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1 July 2007 Social Associations and Dominance of Individuals in Small Herds of Cattle
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Abstract

A series of 6 daylight observations was made each summer and again each winter over 2 years to map cattle distribution on a California foothill pasture. Sixty animals were used in the study with no animals appearing in > 1 observation series. During daylight hours, small herds of cows containing between 14 and 16 animals were scan-sampled and videotaped every 15 minutes. A global positioning system was used to record the position of the camera to aid in accurately locating individual animals. Animal locations and individual identifications were then entered into a geographic information system (GIS) by on-screen digitizing using color orthophotographs. Animal positions were determined to be within 5 m of their true location. Association software, ASSOC1, was used to analyze animal positions to determine cattle subgroups and herd units. This position-based grouping was compared with observation-based grouping by researchers. Direct observation also identified dominant herd members. Older animals, up to 16 years of age, were generally dominant over younger animals, and subgroups tended to be composed of animals of similar age. The size of naturally occurring subgroups was between 3 and 6 animals. Some animals exhibited independence in their actions and behaviors compared with subgroup members. ASSOC1 produced grouping results consistent with direct observations. However, accurate interpretation of the ASSOC1 results depended on direct observational data. ASSOC1 identified close association patterns in 3 of the observations that defined the dominant animals in the herd. Forage availability and thermoregulatory needs influenced the distance between associated subgroup members. Distance between animals decreased when animals sought shade in summer or shelter in winter. Computer analysis of spatial data from GPS collars may be able to determine the social structure and identify dominant animals in herd situations. Incorporating knowledge of cattle social behavior should improve management of cattle on the range.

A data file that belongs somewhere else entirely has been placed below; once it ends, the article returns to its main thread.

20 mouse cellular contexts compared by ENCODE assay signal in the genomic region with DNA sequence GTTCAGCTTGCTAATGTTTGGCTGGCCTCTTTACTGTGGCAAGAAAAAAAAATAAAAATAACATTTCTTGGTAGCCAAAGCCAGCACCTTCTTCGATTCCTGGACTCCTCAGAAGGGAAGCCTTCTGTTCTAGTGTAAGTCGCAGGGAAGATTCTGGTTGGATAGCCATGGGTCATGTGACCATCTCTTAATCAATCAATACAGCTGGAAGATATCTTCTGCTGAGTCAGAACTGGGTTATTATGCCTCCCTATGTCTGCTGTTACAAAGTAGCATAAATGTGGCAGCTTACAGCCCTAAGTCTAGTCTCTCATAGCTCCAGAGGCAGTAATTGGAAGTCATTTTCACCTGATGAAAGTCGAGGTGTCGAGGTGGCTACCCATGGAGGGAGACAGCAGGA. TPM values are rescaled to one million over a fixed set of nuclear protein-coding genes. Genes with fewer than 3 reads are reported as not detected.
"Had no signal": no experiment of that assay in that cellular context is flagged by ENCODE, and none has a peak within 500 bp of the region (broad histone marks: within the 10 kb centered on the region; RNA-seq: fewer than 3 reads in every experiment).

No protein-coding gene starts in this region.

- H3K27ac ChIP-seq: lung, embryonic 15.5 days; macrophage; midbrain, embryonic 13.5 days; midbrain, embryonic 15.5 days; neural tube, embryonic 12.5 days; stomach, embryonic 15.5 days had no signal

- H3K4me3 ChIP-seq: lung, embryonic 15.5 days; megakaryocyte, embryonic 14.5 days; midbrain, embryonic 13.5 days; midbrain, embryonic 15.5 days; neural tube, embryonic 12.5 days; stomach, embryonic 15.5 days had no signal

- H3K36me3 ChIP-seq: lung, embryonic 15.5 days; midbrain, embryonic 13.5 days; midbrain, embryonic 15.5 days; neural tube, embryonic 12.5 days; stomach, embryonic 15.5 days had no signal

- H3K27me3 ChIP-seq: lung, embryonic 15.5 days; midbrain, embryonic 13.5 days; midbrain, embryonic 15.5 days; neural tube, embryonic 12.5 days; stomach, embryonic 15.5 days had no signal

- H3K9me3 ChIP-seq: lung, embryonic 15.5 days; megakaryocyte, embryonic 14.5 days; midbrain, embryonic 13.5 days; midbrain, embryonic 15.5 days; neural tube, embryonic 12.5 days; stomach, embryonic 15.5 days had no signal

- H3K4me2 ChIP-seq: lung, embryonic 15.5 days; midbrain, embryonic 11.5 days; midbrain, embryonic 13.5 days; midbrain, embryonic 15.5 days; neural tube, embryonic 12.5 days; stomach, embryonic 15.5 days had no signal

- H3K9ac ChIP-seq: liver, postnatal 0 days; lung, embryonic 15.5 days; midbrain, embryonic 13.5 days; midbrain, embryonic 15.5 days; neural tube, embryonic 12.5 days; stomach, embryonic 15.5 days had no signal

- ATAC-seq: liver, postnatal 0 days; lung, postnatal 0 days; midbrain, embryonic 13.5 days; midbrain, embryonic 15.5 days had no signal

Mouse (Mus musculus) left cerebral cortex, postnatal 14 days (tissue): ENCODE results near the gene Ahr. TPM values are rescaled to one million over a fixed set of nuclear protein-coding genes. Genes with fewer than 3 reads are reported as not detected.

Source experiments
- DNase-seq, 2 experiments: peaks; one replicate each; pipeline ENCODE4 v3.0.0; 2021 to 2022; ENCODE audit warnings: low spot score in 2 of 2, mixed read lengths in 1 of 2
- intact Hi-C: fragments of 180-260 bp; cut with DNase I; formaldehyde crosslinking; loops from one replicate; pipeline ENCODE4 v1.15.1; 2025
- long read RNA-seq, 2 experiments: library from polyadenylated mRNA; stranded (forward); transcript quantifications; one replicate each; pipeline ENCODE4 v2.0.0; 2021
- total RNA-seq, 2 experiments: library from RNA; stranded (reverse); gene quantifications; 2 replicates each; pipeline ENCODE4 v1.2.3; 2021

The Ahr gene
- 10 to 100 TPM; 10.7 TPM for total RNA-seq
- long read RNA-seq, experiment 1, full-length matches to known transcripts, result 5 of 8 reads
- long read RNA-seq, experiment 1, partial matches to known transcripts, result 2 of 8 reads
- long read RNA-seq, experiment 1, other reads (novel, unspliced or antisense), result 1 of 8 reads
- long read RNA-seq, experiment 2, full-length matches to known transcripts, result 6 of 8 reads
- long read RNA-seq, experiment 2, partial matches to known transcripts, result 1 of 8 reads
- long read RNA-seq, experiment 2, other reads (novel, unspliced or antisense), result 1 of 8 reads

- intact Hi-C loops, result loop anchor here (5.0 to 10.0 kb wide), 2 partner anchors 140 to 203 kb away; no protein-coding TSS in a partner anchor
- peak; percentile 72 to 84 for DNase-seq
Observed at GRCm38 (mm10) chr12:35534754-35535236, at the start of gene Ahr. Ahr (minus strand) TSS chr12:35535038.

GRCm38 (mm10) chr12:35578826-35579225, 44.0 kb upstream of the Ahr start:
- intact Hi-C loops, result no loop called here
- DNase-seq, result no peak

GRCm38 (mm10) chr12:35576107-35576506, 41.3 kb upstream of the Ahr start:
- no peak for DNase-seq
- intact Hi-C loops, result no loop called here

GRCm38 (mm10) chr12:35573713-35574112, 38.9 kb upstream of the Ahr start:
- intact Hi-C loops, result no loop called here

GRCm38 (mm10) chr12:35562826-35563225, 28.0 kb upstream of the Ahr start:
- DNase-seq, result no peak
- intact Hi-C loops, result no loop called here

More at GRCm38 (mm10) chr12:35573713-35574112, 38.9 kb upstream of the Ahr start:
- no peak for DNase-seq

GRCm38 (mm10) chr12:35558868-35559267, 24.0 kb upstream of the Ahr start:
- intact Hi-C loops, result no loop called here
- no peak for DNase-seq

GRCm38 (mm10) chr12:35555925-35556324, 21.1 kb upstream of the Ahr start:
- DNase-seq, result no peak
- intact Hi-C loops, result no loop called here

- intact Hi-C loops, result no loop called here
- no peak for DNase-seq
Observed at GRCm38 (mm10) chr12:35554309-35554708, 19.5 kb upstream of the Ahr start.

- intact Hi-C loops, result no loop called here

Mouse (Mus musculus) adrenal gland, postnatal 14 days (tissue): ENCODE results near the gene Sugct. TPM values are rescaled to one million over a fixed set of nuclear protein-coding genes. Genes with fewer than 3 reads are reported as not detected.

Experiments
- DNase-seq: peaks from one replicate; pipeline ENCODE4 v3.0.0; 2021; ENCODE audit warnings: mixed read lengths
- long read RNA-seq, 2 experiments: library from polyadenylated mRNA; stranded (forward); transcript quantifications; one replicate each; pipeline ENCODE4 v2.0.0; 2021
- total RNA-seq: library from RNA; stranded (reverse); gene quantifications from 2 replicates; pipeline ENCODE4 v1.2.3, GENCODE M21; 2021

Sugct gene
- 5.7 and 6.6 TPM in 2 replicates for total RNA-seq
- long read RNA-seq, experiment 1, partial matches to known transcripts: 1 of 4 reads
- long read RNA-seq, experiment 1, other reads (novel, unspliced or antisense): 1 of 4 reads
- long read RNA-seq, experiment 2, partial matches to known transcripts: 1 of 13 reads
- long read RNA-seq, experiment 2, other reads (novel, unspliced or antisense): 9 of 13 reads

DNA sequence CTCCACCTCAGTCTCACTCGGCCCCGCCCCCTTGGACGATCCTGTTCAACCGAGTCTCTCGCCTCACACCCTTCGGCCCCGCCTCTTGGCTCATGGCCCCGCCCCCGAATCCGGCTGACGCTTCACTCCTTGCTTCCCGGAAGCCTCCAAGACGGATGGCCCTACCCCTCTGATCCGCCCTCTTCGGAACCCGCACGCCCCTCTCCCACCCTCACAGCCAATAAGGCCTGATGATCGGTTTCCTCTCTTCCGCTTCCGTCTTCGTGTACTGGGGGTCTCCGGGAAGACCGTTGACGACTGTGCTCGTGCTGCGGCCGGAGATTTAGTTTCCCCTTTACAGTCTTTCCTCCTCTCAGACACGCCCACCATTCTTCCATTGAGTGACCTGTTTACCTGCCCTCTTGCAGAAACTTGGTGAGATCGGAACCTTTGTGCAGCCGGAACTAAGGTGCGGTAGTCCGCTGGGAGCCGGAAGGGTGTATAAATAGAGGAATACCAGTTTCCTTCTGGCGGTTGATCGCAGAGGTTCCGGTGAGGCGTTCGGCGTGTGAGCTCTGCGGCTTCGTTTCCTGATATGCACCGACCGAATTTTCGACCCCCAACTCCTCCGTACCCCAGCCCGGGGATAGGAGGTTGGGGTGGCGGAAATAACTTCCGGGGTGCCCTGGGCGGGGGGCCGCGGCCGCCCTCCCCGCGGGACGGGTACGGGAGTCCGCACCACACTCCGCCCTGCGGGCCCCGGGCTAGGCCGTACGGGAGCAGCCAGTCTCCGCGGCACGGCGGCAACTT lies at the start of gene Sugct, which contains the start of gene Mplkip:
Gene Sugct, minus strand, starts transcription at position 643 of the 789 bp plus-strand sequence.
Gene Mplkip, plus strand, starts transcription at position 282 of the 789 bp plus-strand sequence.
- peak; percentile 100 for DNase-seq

Received: 21 August 2005; Accepted: 25 March 2007; Published: 1 July 2007
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